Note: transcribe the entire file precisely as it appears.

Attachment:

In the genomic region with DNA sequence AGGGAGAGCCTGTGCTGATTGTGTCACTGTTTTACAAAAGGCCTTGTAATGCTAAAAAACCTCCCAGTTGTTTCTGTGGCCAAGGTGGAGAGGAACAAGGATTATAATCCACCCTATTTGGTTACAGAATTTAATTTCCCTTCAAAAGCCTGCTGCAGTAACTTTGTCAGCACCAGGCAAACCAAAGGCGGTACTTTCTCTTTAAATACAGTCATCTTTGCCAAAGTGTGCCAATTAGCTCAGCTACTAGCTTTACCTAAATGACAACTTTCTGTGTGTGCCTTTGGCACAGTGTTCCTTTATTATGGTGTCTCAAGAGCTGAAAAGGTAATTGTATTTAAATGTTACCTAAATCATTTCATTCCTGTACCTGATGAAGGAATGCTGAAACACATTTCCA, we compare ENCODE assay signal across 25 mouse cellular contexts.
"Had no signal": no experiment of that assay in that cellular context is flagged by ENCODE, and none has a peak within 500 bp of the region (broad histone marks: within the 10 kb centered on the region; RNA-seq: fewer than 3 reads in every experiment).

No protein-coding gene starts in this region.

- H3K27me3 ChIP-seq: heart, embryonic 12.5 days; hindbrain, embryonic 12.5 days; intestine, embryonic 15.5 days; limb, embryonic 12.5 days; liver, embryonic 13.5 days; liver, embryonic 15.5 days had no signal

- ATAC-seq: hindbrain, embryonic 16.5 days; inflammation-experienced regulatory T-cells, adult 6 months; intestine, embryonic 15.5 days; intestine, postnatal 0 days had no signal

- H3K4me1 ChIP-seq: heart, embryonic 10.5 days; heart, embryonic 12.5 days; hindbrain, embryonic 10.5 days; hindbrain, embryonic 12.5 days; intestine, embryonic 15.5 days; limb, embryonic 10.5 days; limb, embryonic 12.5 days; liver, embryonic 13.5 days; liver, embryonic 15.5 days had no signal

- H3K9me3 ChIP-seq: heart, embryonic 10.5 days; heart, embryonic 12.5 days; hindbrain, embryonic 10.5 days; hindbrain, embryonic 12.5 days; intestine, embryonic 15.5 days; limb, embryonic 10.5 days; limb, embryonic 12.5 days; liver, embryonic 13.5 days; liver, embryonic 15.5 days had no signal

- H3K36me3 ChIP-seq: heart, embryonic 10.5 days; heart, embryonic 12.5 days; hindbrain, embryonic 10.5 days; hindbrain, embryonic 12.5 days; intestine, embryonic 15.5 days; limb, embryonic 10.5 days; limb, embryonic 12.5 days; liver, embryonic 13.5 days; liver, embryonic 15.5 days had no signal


In the genomic region with DNA sequence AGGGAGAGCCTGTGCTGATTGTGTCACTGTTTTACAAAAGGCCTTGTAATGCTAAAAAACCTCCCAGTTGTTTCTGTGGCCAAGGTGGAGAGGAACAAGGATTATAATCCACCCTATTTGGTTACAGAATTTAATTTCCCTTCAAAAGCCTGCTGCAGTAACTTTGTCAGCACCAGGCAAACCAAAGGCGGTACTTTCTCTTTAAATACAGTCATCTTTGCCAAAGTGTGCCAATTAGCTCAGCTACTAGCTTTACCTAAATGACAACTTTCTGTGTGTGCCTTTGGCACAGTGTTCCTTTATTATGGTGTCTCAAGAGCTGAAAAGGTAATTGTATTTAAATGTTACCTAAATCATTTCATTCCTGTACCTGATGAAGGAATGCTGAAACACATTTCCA, we compare ENCODE assay signal across 25 mouse cellular contexts.
"Had no signal": no experiment of that assay in that cellular context is flagged by ENCODE, and none has a peak within 500 bp of the region (broad histone marks: within the 10 kb centered on the region; RNA-seq: fewer than 3 reads in every experiment).

No protein-coding gene starts in this region.

- H3K27me3 ChIP-seq: heart, embryonic 12.5 days; hindbrain, embryonic 12.5 days; intestine, embryonic 15.5 days; limb, embryonic 12.5 days; liver, embryonic 13.5 days; liver, embryonic 15.5 days had no signal

- ATAC-seq: hindbrain, embryonic 16.5 days; inflammation-experienced regulatory T-cells, adult 6 months; intestine, embryonic 15.5 days; intestine, postnatal 0 days had no signal

- H3K4me1 ChIP-seq: heart, embryonic 10.5 days; heart, embryonic 12.5 days; hindbrain, embryonic 10.5 days; hindbrain, embryonic 12.5 days; intestine, embryonic 15.5 days; limb, embryonic 10.5 days; limb, embryonic 12.5 days; liver, embryonic 13.5 days; liver, embryonic 15.5 days had no signal

- H3K9me3 ChIP-seq: heart, embryonic 10.5 days; heart, embryonic 12.5 days; hindbrain, embryonic 10.5 days; hindbrain, embryonic 12.5 days; intestine, embryonic 15.5 days; limb, embryonic 10.5 days; limb, embryonic 12.5 days; liver, embryonic 13.5 days; liver, embryonic 15.5 days had no signal

- H3K36me3 ChIP-seq: heart, embryonic 10.5 days; heart, embryonic 12.5 days; hindbrain, embryonic 10.5 days; hindbrain, embryonic 12.5 days; intestine, embryonic 15.5 days; limb, embryonic 10.5 days; limb, embryonic 12.5 days; liver, embryonic 13.5 days; liver, embryonic 15.5 days had no signal